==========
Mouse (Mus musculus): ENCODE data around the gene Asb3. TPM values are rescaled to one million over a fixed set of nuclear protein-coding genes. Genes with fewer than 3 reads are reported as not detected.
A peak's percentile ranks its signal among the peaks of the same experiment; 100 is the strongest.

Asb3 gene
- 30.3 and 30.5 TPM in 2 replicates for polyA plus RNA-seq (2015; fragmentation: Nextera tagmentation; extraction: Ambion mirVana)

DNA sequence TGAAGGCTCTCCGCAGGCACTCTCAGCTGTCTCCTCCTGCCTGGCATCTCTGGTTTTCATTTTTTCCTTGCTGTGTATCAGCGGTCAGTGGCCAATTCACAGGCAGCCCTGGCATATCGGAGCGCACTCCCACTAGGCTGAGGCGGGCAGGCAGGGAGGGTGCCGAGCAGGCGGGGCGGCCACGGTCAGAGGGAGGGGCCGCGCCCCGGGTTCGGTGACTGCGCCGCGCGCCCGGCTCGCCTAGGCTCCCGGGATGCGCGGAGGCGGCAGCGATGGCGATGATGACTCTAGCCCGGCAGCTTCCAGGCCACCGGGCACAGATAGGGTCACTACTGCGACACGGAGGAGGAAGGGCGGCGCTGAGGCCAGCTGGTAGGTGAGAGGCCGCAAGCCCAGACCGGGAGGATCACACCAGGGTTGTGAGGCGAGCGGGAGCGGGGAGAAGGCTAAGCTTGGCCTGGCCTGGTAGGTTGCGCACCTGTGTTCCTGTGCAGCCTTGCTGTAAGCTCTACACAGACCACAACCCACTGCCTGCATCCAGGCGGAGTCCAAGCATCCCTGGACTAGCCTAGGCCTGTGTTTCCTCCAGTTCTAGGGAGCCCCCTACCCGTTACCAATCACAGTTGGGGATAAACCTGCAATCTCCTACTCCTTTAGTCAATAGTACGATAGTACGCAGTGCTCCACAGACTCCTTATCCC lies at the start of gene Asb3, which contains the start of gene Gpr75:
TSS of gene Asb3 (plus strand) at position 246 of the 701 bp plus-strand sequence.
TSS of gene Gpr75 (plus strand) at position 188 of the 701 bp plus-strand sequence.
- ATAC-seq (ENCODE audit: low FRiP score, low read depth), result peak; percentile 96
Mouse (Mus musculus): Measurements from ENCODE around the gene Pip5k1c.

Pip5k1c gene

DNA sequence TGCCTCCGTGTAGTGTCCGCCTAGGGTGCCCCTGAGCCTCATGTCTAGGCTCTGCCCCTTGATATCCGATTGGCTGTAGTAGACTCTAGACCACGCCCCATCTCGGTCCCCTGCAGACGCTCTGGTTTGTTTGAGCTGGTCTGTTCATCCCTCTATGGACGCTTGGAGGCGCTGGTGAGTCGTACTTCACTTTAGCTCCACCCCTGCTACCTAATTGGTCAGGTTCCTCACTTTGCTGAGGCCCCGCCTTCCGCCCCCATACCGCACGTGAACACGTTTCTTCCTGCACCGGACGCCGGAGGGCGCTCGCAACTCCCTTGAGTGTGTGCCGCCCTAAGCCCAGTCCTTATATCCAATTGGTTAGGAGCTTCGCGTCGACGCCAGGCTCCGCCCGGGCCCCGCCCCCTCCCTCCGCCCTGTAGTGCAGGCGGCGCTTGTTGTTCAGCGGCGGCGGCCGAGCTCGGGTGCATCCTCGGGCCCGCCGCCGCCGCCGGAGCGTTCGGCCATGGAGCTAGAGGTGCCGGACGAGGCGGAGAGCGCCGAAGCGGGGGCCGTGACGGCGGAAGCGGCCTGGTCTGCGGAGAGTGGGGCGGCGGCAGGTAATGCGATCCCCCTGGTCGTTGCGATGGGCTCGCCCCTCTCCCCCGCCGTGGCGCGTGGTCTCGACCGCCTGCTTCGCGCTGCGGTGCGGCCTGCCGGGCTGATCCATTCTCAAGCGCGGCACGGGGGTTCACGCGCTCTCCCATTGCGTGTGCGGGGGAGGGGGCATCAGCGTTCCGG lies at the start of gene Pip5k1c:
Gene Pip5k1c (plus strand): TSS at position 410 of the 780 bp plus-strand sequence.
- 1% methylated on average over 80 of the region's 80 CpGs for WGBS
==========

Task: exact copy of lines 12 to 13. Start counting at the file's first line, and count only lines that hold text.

Gene Pip5k1c (plus strand): TSS at position 410 of the 780 bp plus-strand sequence.
- 1% methylated on average over 80 of the region's 80 CpGs for WGBS